Do you think the Leveson Inquiry is a disappointment for people who are campaigning against
I feel I was more disappointed than most!! The very fact that they had to censor images from The Sun, Star and Sport for the Leveson Inquiry should have caused a pretty seismic ‘something is very wrong here. We need to do something about it NOW’…followed by action. The very fact that we have to beg, campaign and protest about these images is pretty ridiculous really. Of course it was positive that how women are reported was covered and deemed unjust and dangerous. But really the time for action is now. The Internet has hugely changed the world we live in, children are getting sex education from online porn, 99% of porn is made by men, and studies show 88% of it shows acts of physical aggression towards women, newspapers should be doing all they can to create a culture that respects women, not showing them naked and reporting rape in a sensationalist or titillating way.
How has participation in the project challenged you as an advocate and an individual woman?
That’s a good question. I don’t know whether it’s changed me, so much as made me more myself. I am more confident to be myself. It’s the first time in my life that I have spoken out about something so truthfully and followed my instincts 100%. Prior to this as a writer and actress I was far more controlled by what publishers, or directors wanted from me. Now, I don’t have to compromise myself in any way. It’s been incredibly liberating, although on many occasions terrifying. The campaign has had me on the edge of my comfort zone and even beyond it many, many times.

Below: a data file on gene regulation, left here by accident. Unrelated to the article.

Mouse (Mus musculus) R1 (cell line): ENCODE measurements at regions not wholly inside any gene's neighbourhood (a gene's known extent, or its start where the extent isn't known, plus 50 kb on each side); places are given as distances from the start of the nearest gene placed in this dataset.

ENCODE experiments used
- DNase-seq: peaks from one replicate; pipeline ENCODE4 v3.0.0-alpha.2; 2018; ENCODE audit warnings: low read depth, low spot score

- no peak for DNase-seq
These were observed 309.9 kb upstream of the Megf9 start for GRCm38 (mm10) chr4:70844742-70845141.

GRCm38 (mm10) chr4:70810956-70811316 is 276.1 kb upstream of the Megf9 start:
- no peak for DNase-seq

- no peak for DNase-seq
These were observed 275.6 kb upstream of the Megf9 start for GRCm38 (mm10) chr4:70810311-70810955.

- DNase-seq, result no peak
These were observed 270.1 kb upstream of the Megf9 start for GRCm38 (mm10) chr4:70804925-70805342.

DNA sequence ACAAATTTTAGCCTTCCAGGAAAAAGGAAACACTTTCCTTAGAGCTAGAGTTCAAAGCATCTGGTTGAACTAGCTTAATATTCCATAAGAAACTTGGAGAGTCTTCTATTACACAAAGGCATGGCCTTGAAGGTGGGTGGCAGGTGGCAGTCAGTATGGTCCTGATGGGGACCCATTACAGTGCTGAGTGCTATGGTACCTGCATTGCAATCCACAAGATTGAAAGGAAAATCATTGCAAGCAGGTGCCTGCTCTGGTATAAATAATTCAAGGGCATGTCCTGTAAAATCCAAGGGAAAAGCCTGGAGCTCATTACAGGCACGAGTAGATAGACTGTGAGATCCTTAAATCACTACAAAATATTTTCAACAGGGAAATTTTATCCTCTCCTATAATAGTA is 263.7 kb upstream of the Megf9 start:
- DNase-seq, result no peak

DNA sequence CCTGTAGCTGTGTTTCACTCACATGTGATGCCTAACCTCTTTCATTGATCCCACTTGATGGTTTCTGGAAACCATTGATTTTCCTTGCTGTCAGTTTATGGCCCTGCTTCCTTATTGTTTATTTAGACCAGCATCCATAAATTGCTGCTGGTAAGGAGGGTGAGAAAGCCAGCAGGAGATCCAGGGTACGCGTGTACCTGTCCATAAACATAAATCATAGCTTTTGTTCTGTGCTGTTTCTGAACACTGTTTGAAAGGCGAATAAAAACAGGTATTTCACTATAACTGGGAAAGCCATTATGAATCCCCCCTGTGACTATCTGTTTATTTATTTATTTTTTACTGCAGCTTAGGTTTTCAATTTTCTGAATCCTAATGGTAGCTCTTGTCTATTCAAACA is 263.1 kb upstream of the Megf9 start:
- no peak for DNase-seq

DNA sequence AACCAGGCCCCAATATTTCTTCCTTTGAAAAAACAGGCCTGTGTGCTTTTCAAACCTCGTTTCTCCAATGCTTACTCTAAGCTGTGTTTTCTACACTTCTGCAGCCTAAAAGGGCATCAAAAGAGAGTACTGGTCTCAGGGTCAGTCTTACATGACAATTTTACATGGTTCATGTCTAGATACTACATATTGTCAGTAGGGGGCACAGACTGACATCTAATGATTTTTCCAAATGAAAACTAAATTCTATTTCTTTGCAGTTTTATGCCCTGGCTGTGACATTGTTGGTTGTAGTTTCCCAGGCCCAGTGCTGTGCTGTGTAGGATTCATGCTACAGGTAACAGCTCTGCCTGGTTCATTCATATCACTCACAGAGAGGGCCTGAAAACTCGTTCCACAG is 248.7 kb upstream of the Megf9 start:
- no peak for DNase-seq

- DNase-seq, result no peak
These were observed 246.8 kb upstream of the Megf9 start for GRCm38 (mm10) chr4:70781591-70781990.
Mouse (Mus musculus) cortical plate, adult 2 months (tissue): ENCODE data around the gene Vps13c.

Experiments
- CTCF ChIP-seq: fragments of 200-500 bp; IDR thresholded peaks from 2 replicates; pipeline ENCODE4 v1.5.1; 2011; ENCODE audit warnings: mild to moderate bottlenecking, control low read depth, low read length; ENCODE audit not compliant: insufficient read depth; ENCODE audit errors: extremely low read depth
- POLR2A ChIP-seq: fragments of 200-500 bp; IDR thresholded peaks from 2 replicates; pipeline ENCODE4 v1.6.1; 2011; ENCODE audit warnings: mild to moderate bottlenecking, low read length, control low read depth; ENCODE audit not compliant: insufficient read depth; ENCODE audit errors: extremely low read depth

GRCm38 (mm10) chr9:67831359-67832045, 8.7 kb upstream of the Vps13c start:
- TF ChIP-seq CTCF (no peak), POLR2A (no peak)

As you look two or three years ahead, tell us your vision or dream for the development of the No More Page 3 campaign?
I really do believe that the Page 3 pictures will have stopped by then. The NMP3 team and I work so well together though, that I would love us to pour our energies into another project. We have spoken about setting up a charity and going into schools talking about objectification, rape culture and online pornography, and various other issues that we feel strongly about. I am especially interested in online porn and the impacts this is having on all of us! I feel that the female body and sexuality is nearly always presented by men and for a male perspective.
You are passionate about living a world without sexism. What are the simple things that we can do to contribute to this collective voice for change?
I think the gateway to change is speaking out about it. I read somewhere (I wish I could find the quote) that women’s voices have been suppressed for so long that when we speak up about issues of inequality it changes things. Just by speaking out we start to shift the status quo. If you don’t like to go in a shop and be faced with the images on the front of Lads mags, for example, tell the shopkeeper. If an incident of sexism offends you, talk about it, or post the experience on The Everyday Sexism project. If a certain issue upsets you, support a relevant charity, write a blog, start an online petition; it really can make a difference.
What are your thoughts on the NMP3 campaign? Are you supporting it? Why? Why not?